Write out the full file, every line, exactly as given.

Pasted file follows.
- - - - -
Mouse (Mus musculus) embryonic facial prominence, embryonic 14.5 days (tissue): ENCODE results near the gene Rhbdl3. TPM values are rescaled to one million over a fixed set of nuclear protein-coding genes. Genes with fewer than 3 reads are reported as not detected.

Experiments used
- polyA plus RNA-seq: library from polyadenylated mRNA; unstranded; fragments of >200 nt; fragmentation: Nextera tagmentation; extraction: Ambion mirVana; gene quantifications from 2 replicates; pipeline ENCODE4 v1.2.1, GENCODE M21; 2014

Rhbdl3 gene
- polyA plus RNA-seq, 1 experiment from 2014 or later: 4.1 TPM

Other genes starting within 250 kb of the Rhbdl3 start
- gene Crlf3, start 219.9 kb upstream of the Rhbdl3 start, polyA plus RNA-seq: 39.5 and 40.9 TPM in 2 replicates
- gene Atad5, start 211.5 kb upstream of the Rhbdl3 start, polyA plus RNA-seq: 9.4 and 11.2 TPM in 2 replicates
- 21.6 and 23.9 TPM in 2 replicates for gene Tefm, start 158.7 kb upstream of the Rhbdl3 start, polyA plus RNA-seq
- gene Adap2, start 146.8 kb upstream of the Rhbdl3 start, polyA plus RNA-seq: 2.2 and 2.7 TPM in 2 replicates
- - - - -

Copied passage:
Mouse (Mus musculus) embryonic facial prominence, embryonic 14.5 days (tissue): ENCODE results near the gene Rhbdl3. TPM values are rescaled to one million over a fixed set of nuclear protein-coding genes. Genes with fewer than 3 reads are reported as not detected.

Experiments used
- polyA plus RNA-seq: library from polyadenylated mRNA; unstranded; fragments of >200 nt; fragmentation: Nextera tagmentation; extraction: Ambion mirVana; gene quantifications from 2 replicates; pipeline ENCODE4 v1.2.1, GENCODE M21; 2014

Rhbdl3 gene
- polyA plus RNA-seq, 1 experiment from 2014 or later: 4.1 TPM

Other genes starting within 250 kb of the Rhbdl3 start
- gene Crlf3, start 219.9 kb upstream of the Rhbdl3 start, polyA plus RNA-seq: 39.5 and 40.9 TPM in 2 replicates
- gene Atad5, start 211.5 kb upstream of the Rhbdl3 start, polyA plus RNA-seq: 9.4 and 11.2 TPM in 2 replicates
- 21.6 and 23.9 TPM in 2 replicates for gene Tefm, start 158.7 kb upstream of the Rhbdl3 start, polyA plus RNA-seq
- gene Adap2, start 146.8 kb upstream of the Rhbdl3 start, polyA plus RNA-seq: 2.2 and 2.7 TPM in 2 replicates